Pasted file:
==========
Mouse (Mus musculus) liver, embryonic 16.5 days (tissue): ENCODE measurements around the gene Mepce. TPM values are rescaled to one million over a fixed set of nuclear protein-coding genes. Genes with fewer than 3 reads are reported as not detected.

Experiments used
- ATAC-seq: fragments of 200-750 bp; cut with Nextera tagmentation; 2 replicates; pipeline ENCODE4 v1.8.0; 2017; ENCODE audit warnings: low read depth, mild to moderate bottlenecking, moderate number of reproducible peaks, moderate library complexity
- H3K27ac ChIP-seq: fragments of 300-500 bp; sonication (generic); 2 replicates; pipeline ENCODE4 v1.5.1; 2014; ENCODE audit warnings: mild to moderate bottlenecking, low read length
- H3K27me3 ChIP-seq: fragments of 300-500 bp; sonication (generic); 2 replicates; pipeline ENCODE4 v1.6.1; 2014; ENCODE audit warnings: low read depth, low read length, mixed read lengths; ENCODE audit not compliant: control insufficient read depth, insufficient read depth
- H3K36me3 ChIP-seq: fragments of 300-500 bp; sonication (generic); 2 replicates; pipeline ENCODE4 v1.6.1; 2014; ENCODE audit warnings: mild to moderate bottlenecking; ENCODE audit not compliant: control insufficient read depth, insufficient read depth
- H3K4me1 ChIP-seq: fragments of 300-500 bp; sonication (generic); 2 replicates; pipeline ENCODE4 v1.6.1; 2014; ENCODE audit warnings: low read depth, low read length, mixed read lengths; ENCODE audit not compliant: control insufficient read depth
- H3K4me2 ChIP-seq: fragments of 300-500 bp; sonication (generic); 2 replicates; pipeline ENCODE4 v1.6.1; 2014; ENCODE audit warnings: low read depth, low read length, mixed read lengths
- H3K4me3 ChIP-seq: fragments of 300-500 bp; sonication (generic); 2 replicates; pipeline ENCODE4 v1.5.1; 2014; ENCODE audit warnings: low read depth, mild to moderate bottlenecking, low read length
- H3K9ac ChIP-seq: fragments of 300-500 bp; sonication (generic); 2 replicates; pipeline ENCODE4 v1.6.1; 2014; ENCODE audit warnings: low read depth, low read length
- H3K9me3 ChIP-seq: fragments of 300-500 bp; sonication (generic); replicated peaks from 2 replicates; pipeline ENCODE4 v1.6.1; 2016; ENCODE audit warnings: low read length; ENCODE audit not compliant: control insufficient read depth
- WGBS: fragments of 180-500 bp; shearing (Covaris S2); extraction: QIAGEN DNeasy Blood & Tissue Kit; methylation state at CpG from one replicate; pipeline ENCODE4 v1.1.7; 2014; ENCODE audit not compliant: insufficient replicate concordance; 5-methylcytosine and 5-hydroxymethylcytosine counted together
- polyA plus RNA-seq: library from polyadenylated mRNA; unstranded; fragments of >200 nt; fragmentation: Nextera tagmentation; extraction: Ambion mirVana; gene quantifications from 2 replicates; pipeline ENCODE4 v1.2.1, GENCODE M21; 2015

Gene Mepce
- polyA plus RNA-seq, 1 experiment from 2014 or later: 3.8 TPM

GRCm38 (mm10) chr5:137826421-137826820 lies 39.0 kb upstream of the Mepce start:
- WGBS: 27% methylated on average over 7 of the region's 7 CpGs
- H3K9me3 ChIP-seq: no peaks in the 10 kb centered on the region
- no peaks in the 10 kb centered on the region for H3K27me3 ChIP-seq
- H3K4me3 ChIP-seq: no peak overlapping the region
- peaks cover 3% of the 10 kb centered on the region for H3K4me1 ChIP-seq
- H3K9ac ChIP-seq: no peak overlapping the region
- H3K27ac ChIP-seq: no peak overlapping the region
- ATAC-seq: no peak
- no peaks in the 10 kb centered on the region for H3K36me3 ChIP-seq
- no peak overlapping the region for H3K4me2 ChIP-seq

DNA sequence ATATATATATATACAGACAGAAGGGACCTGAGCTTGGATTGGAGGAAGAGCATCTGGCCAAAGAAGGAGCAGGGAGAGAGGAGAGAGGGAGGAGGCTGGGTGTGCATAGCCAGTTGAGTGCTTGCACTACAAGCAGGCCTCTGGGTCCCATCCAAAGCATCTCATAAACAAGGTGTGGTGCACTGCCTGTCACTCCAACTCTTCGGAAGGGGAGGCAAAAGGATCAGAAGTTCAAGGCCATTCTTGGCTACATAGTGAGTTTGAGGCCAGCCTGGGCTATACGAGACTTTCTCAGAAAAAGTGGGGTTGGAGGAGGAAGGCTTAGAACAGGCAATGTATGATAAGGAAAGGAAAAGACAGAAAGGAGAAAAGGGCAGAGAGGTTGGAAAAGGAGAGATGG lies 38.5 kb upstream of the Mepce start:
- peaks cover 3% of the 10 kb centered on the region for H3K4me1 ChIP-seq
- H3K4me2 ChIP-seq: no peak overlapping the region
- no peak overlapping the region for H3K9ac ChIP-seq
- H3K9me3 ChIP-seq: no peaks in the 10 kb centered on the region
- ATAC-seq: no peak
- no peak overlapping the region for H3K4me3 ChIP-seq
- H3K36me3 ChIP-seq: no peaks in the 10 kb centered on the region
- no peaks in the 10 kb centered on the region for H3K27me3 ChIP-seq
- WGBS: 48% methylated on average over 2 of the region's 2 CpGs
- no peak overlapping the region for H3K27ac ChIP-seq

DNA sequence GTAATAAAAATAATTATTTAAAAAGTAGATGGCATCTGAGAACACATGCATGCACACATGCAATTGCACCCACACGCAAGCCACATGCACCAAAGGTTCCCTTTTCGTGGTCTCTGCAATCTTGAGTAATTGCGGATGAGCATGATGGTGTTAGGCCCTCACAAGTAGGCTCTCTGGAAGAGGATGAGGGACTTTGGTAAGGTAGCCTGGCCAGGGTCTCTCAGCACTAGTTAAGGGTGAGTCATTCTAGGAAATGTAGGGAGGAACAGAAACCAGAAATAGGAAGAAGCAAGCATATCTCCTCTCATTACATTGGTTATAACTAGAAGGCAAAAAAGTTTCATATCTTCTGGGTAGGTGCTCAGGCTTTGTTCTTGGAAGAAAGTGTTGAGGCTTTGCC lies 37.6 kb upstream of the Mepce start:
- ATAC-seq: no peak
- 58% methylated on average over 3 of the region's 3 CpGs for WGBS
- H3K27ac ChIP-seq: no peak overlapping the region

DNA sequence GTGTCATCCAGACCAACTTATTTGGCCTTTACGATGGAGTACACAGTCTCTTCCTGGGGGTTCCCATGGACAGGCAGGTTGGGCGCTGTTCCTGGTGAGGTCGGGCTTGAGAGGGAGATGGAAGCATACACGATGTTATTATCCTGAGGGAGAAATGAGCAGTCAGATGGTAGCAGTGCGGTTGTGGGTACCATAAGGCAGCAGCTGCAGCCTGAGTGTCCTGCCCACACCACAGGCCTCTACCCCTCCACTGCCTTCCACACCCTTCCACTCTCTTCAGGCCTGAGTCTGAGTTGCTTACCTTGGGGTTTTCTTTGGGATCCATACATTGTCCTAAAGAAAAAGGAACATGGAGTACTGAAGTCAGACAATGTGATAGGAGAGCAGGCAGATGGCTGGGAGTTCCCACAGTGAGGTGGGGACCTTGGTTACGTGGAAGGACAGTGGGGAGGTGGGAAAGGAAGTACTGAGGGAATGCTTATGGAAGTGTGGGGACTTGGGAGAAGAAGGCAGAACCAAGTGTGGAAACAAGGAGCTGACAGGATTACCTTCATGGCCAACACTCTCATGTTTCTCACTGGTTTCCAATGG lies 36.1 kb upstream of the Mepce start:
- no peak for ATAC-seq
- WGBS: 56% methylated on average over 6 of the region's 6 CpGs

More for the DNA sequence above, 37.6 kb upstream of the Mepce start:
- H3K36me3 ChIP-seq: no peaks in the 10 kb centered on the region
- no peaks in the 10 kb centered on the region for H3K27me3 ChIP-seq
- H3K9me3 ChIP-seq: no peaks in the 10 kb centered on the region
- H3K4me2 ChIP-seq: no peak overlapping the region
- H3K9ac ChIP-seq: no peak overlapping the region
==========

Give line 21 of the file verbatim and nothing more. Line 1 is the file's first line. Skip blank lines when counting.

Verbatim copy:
- peaks cover 3% of the 10 kb centered on the region for H3K4me1 ChIP-seq